Sergio De Guisti
Sergio De Giusti’s work has been widely exhibited in both the United States and Europe in such places as The Detroit Institute of Arts; The Newark Museum; The Tampa Museum; The Smithsonian; The British Museum in London, England; The Minnesota Museum of Art; The Council of Cultural Affairs in Stockholm, Sweden; The Hungarian National Gallery in Budapest, Hungary and at The Institute of Culture in Zacatecas, Mexico. He has produced bronze panels for the doors of The Church of San Vito in Maniago, Italy and designed official medallions for The Department of The Treasury in Washington DC.
In Detroit, De Giusti has created relief sculptures for the Italian Consulate offices, a commemorative relief for the Rick Finley United States Drug Enforcement Administration Building; a bronze relief for the Law School Building at Wayne State University; a bronze sculpture of General Anthony Wayne for Wayne State University’s Centennial Courtyard; a triptych for the Italian Heritage Room at Wayne State University; a memorial sculpture for The Wellness Health Center; a nine foot bronze free-standing relief for the main plaza of the Blue Cross and Blue Shield of Michigan building; and the bronze Christ figure for the processional cross used at the Silverdome Mass during the Pope’s visit to Detroit in 1988.
Most recently, De Giusti has finished 29 bronze reliefs for The Labor Legacy Monument in Hart Plaza also in downtown Detroit.
Other Michigan commissions include twenty panels for the rotunda of the Library and Archives Building of the State of Michigan in Lansing, a three panel frieze for the Hidden Valley Recreational area in Gaylord, a relief for the Pine Lake Country Club of Orchard Lake, four bronze panels on the life of Dr. Martin Luther King for Eastern Michigan University in Ypsilanti, two reliefs for the Nardin Park Methodist Church in Farmington Hills, a memorial sculpture for Trenton City Hall, and a sculpture for the Livonia Civic Center Library.
In addition to his ongoing work as a sculptor, De Giusti has taught art history and studio art classes at Wayne State University and sculpture at Center for Creative Studies-College of Art and Design in Detroit, Michigan. He has also taught sculpture at the Birmingham Bloomfield Art Center in Birmingham, Michigan, and was a visiting artist at the University of Michigan in Ann Arbor and at the University of Wisconsin in Madison.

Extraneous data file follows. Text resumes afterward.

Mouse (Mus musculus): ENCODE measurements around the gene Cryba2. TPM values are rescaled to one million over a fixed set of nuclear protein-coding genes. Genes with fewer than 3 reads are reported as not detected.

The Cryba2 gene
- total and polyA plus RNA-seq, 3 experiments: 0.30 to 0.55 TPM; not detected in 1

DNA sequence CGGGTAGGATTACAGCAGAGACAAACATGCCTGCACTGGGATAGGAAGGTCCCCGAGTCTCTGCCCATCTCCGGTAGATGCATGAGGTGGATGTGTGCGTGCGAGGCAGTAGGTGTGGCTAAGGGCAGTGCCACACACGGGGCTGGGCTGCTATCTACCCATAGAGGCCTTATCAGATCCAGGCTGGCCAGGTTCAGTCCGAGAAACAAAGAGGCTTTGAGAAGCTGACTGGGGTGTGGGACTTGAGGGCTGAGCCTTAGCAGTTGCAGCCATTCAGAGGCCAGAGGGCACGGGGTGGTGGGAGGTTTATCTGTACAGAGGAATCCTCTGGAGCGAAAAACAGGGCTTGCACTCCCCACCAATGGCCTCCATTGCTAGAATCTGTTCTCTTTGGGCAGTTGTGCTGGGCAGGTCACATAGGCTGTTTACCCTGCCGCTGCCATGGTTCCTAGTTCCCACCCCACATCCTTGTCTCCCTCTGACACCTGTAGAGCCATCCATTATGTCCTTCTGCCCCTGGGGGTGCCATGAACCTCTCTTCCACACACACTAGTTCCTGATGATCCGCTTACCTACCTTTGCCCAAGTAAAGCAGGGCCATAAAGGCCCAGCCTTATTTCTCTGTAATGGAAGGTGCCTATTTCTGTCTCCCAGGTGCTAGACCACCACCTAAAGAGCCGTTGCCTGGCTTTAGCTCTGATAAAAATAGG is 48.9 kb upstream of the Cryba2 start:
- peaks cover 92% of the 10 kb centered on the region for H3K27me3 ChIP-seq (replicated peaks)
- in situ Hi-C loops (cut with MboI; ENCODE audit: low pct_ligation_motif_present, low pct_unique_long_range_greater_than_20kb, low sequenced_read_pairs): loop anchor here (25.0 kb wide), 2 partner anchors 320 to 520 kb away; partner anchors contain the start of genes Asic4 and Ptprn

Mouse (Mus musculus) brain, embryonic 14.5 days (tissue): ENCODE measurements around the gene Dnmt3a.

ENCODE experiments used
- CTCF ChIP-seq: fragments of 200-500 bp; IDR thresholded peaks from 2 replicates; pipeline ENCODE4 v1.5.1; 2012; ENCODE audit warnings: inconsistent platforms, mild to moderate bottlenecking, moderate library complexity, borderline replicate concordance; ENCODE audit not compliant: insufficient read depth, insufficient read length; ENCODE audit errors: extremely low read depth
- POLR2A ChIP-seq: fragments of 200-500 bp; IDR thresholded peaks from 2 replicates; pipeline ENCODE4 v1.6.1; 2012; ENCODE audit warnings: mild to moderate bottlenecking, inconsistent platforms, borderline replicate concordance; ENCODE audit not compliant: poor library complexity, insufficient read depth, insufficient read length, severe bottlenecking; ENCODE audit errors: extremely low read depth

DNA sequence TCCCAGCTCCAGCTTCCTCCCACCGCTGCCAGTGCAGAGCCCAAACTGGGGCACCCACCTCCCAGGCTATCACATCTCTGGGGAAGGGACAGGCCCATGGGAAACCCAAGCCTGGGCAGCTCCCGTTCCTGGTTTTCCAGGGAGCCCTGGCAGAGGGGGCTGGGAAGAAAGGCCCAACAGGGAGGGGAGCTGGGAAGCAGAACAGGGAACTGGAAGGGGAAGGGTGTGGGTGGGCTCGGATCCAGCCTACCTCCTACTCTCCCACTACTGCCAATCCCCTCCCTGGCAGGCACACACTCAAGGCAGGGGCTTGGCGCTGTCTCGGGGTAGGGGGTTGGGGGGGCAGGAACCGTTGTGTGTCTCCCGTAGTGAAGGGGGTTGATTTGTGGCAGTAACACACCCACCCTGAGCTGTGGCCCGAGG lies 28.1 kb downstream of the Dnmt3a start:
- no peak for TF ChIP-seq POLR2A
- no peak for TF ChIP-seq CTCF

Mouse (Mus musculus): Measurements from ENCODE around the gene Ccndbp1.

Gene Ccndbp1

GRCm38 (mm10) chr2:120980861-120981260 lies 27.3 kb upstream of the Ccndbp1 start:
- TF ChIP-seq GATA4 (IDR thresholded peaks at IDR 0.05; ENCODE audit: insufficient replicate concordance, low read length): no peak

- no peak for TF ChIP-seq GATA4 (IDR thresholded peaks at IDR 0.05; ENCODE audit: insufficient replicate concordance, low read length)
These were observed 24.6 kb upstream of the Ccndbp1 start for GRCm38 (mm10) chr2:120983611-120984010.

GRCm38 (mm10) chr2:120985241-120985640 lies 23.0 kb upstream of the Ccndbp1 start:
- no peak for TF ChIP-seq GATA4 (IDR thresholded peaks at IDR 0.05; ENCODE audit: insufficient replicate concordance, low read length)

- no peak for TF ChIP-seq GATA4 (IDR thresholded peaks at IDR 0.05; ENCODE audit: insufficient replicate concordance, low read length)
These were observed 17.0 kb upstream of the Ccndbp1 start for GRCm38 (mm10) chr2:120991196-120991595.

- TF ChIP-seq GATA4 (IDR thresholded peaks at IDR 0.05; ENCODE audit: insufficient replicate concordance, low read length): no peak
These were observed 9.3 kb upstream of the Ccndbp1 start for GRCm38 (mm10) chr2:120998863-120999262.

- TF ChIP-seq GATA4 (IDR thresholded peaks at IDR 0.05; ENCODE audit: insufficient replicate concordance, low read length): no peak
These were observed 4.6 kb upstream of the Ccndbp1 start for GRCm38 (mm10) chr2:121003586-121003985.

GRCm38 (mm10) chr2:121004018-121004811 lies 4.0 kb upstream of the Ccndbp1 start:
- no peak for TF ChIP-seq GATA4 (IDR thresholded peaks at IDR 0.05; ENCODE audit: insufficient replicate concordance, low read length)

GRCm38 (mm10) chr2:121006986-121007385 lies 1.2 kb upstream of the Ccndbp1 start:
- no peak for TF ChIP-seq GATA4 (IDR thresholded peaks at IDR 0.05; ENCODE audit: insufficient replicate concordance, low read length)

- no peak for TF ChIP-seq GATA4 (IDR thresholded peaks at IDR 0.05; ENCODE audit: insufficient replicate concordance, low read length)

Awards include a 1991 Michigan Creative Artist Grant, a 1996 Arts Achievement Award from Wayne State University, 2008 Wayne County International Artist Award and from the Republic of Italy for achievements in the field of art was bestowed the title of “Cavaliere”.
De Giusti received his B.F.A. (1966) and M.F.A. (1968) from Wayne State University, and currently resides in Redford, Michigan.
Mr. De Giusti’s work, which is frequently in relief, has a mysterious power and complexity. For example, his relief entitled Images of Ur – Triptych is at the same time very old and very new, depending on how one looks at it. On first glance it reminds one of ancient Assyrian sculptures such as the reliefs of Ashurbanipal with their stiff warrior figures arrayed repetitively in row after row. This connection is emphasized by the title: Ur, one of the oldest cities in the world, was located in lower Mesopotamia. But on closer examination it becomes clear that the sculptor intends not only to allude to antiquity but to present-day events, specifically the Gulf War in which the United States and its allies drove Iraqi forces out of Kuwait. U.S. soldiers, with their distinctive helmets and cartridge belts, are seen clutching body bags while veiled Iraqi women uneasily observe them. Mr. De Giusti thus employs his art to show how the past and present mingle on the same stage of history.
This mingling is evident in other examples of Mr. De Giusti’s work, such as Benin Bell. The title and form of this sculpture recalls the African art of Benin and early twentieth century modernism in which African art is echoed. In its similarity to a Corinthian helmet, it also reminds the viewer of ancient Greek art. This eclecticism reflects the artist’s interest in the ethnographic and ritualistic aspects of art, especially of primitive art in which masks and other coverings connected with religious ceremony were employed. Perhaps the best representatives of the artist’s interest in religious ritual and older forms of art are his wrapped figures, two excellent examples of which, Fetish Figure I and II, are in the exhibition. These disturbing creations, which recall to the popular mind an Egyptian mummy, are for the artist symbols of Italian religious tradition in which shrouded images were carried in procession.
Mr. De Giusti’s modernist outlook is reflected in the way in which he treats his surfaces. In Images of Ur the artist achieves a broken, fragmented look by repeatedly stamping the clay surface with a wood block. In others, such as The Odyssey and The Conversion, the surface is animated by worm-like forms which cover both background and figures. This concern with the treatment of surfaces reflects Mr. De Giusti’s belief that in art the human act of creation is very important and that the process as evidenced by the artist’s “mark” must be visible. This modernist ideology helps link Mr. De Giusti’s work with that of his contemporary heroes and compatriots, Giacomo Manzu and Marino Marini.